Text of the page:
students make donutsa student fills a jelly donuthomemade donutsTop: Ian, Hudson, and Rosalie fry jelly donuts in Edible Schoolyard class. Middle: Alina fills a donut with homemade jam. Bottom: Finished jelly donuts. 

Our Edible Schoolyard (ESY) classes often dive into food history by learning about and preparing a variety of seasonal dishes eaten by people around the world. This week our ESY II class focused on winter holiday celebrations by making homemade jelly donuts, or sufganiyot, to celebrate the Jewish holiday of Hanukkah. After learning about the connection between the holiday and eating foods fried in oil, the class used the homemade jams they whipped up earlier in the term to fill their freshly fried donuts.

reading to a chickenreading to pigsreading to a horseTop: Cat reads to a chicken in the barn office. Middle: Evalyn reads to the pigs in the barn. Bottom: Hazel reads to the horses in the barn. 

Over in the barnyard, we saw a delightful new out-time tradition start up called “Barnyard Book Club,” which gives students a chance to read some of their favorite stories aloud to our barnyard creatures. It was a wonderful—not to mention adorable—way for our students to interact with our farm animals while participating in a beloved NCS pastime that never fails to make us smile: reading books in the outdoors.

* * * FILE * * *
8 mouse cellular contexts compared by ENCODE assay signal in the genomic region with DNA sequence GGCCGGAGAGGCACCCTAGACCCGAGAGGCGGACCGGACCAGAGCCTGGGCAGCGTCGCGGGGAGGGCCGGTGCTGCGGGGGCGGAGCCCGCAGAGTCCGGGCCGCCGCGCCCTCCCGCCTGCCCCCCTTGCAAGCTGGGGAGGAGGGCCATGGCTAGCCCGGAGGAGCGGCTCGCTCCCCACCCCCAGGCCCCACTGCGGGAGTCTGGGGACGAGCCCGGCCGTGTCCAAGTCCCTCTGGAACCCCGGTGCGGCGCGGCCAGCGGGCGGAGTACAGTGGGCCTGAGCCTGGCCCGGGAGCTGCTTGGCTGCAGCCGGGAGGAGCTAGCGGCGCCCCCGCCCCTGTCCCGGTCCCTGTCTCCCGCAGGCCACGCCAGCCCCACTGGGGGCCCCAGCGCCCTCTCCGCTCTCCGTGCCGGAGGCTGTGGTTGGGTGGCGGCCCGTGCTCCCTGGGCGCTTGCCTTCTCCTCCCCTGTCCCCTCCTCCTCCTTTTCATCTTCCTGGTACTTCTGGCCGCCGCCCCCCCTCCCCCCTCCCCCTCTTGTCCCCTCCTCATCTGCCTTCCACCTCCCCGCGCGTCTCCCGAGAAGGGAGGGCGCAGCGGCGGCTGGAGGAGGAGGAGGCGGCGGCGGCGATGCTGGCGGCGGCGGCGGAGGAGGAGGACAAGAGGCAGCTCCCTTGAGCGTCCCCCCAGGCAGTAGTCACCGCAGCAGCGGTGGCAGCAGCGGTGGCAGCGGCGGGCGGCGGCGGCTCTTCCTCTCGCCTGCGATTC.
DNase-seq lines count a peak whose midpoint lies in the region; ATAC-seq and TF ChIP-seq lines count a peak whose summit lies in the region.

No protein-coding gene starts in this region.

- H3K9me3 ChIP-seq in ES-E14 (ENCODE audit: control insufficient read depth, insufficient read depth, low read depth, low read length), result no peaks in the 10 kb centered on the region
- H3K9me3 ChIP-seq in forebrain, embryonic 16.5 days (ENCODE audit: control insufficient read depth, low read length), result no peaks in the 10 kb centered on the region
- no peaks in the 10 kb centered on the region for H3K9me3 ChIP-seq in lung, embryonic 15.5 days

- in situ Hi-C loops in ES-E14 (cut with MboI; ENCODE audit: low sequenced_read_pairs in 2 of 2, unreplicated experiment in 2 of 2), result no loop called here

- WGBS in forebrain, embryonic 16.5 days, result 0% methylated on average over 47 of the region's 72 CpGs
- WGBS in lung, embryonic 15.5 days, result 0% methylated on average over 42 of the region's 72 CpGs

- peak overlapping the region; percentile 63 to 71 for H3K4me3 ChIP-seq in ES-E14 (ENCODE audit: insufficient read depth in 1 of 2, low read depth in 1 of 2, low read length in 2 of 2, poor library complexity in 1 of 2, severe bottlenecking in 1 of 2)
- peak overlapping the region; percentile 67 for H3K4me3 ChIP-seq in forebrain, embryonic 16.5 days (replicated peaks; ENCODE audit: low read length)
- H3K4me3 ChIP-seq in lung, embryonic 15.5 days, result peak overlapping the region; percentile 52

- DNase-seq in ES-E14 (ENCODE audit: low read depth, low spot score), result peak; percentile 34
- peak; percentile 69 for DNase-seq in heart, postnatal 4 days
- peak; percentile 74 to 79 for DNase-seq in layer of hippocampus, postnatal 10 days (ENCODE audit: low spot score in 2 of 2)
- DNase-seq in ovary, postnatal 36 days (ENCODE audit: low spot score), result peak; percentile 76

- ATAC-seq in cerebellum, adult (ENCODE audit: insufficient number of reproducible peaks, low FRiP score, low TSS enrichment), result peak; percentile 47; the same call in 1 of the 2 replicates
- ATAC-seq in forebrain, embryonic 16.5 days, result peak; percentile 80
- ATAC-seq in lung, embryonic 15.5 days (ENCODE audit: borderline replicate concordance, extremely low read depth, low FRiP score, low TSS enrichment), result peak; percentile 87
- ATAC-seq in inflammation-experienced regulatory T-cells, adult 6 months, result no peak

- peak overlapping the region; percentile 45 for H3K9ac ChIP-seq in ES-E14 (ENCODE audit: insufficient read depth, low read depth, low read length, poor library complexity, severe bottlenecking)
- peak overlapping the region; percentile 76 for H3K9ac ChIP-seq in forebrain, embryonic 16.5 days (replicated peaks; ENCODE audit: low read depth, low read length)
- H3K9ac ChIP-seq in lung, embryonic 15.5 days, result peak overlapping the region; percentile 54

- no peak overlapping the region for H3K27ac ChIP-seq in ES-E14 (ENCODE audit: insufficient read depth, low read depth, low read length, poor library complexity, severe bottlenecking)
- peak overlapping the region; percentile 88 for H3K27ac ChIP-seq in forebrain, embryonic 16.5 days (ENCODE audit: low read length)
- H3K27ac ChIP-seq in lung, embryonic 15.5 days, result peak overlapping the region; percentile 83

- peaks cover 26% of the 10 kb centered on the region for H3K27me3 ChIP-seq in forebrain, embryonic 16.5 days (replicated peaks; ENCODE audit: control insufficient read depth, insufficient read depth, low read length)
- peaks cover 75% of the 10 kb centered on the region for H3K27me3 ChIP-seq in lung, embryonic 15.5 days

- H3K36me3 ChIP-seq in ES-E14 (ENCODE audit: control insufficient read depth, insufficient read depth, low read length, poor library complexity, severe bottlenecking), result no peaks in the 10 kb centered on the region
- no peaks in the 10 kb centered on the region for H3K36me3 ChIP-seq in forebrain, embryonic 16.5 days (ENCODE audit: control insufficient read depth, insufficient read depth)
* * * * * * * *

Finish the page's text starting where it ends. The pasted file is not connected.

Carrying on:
holiday table table signserving holiday foodholiday dancingholiday dancing holiday dancingTop: The Clark House table at the Holiday Banquet. Middle 1: The Bramwell House table sign. Middle 2: Meredith and Isaac serve food from around the world. Middle 3: Dancing at the Holiday Banquet. Middle 4: Jenny, Val, Dexter, and Myles dance as “a partridge in a pear tree.” Bottom: Kevin dances as “five golden rings.”

Before we head off for the December break each year, the North Country School community gathers to celebrate the season with our Holiday Banquet. The banquet is a true feast, one that highlights both the many different places around the world that we all call home as well as our shared home here in the Adirondack Mountains. This year our wonderful kitchen staff prepared a meal that included dishes from South Korea, Indonesia, Mexico, Guatemala, Tanzania, China, Ghana, and Spain, and highlighted NCS-grown and locally sourced ingredients including carrots, potatoes, eggs, and beef. 

We ended the festive celebration with a rousing all-school sing-and-dance-along performance of The Twelve Days of Christmas, during which students and teachers acted out the different days by table group. It was an event filled with smiles and laughter, joy and appreciation, and was—as always—the perfect way to celebrate the season before heading our separate ways. We wish you all a wonderful holiday season, and look forward to coming back together at the start of the New Year in 2024!